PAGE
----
Despite the inability of borreliacidal antibodies to eliminate an existing infection, detecting the response provides a highly specific serodiagnostic confirmation of Lyme disease (6-9). The strain of B. burgdorferi, however, is a critical determinant when evaluating serum for the presence of borreliacidal antibodies. For example, borreliacidal OspC antibodies are produced shortly after infection, but the antibodies are not detected when B. burgdorferi 297 spirochetes are used for testing. The 297 spirochetes express OspC, but the concurrent expression of OspA and OspB hinders the attachment of the OspC borreliacidal antibodies (30). In contrast, B. burgdorferi 50772 is highly susceptible to OspC borreliacidal antibodies (7, 30), because the spirochetes lack the plasmid containing ospA and ospB (2) and the absence of the Osps enables the OspC borreliacidal antibodies to bind. In this study, borreliacidal activity against B. burgdorferi 50772 was used to determine the region of OspC recognized by the immunoglobulin M (IgM) and IgG borreliacidal antibodies in sera from patients with early Lyme disease.
Serum samples from patients with early Lyme disease characterized by culture-positive or physician-documented single or multiple erythema migrans lesions were obtained from patients at the Gundersen Lutheran Medical Center in La Crosse, Wis. Serum from a person not exposed to B. burgdorferi was used as a normal control.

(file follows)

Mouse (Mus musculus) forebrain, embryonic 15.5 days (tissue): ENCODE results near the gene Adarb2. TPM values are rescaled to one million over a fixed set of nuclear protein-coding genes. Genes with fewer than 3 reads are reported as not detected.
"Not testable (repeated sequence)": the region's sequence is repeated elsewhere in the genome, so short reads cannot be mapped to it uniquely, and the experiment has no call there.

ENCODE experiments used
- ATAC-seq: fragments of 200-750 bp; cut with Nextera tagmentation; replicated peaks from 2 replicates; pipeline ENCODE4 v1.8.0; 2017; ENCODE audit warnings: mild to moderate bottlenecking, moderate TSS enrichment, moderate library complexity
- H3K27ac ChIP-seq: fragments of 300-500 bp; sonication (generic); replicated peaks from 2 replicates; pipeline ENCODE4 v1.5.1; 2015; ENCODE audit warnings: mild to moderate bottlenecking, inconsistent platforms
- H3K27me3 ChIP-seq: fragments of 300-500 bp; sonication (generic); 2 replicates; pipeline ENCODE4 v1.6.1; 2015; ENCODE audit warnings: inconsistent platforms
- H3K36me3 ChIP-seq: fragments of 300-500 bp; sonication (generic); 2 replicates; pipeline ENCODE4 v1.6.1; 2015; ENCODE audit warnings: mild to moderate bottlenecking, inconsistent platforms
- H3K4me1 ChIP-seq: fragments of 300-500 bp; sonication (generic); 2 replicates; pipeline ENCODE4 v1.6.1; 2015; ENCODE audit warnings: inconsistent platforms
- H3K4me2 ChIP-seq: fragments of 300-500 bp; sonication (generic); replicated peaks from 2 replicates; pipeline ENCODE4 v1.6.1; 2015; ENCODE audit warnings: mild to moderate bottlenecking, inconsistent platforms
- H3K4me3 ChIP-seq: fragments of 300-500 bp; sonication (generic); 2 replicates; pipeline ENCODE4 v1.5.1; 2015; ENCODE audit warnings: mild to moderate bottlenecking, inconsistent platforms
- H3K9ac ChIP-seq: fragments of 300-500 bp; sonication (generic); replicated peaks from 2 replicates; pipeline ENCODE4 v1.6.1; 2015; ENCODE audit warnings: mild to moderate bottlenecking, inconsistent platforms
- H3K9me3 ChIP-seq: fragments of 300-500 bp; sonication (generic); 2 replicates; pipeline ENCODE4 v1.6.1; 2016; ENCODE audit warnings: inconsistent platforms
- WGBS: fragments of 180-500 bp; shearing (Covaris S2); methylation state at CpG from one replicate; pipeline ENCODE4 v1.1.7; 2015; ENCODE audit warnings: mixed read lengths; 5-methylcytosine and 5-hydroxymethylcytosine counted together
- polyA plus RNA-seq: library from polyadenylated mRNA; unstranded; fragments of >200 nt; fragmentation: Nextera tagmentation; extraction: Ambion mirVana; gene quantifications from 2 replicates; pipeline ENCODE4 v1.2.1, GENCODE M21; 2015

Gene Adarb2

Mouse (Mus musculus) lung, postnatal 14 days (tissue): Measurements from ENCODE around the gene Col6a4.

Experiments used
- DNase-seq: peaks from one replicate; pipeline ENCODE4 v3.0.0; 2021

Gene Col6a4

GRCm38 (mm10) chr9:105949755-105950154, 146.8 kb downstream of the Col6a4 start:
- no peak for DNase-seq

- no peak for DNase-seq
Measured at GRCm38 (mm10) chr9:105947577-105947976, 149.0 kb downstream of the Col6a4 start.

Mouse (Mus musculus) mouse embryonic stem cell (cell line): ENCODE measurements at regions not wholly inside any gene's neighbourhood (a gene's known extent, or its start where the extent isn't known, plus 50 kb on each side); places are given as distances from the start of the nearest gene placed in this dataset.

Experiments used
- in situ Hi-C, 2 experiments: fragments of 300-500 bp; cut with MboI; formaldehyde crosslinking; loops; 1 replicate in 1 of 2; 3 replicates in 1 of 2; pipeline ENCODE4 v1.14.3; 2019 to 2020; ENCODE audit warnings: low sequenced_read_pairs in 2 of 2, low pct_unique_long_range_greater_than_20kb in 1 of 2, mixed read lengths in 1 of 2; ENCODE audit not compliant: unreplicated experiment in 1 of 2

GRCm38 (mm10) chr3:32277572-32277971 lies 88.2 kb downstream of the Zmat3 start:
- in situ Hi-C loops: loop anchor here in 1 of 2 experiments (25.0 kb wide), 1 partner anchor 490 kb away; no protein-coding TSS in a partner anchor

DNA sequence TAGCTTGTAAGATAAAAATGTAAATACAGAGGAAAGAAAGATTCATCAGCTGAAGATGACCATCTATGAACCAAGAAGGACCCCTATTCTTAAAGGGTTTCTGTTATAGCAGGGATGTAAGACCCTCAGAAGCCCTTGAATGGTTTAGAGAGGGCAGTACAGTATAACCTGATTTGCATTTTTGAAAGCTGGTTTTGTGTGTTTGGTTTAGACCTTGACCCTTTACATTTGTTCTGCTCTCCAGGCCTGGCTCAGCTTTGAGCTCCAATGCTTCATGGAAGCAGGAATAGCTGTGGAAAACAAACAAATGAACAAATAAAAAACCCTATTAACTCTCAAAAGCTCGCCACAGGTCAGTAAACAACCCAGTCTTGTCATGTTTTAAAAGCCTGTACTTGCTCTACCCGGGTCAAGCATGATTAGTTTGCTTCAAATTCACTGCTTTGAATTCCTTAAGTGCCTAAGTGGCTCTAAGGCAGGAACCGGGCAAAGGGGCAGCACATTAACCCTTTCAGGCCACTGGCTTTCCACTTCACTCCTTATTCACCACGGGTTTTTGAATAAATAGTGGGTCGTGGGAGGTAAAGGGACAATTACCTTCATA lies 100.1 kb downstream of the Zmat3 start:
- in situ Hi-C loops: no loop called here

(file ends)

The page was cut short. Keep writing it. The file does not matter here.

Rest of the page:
B. burgdorferi 50772 (obtained from John F. Anderson, Connecticut Agricultural Experiment Station, New Haven) was incubated in Barbour-Stoenner-Kelly (BSK) medium to a concentration of approximately 107 spirochetes/ml. Two-hundred-microliter aliquots of the suspension were then dispensed into 1.5-ml screw-cap tubes (Sarstedt, Newton, N.C.) and stored at −70°C until used. Recombinant OspC was recovered from the previously described (30, 34) Escherichia coli JM109 containing ospC ligated into the expression vector pXa-3 (pX3-22). E. coli JM109 (Promega, Madison, Wis.) was also used for cloning.
The pX3-22 plasmid was digested with BamHI and SmaI (Gibco BRL, Gaithersburg, Md.). The ospC fragment was then redigested with DraI (Gibco) to yield an approximately 0.2-kb DraI-SmaI fragment, encoding the 50 amino acids nearest the carboxy (C) terminus (12), and a 0.4-kb BamHI-DraI fragment, coding for the remainder of ospC. The DraI-SmaI fragment was ligated into SmaI-digested pXa-2 (pX2-Dra), and the BamHI-DraI fragment was ligated into BamHI- and SmaI-digested pXa-3. Both plasmids were then transformed into E. coli, but the fusion protein encoded by the BamHI-DraI fragment was insoluble and could not be investigated further. In contrast, the protein encoded by the DraI-SmaI fragment, designated OspC-Dra, solubilized easily and could be used in the study. Proper ligation of the DNA encoding OspC-Dra was confirmed by restriction digestion. The DNA was sequenced by using primer 5′-AATTCCCGGGTTAAGGTTTTTTGGACTTTCTGC-3′ (22) and PinPoint sequencing primer (Promega). The DNA and predicted amino acid sequences of OspC-Dra are shown in Fig. Fig.11.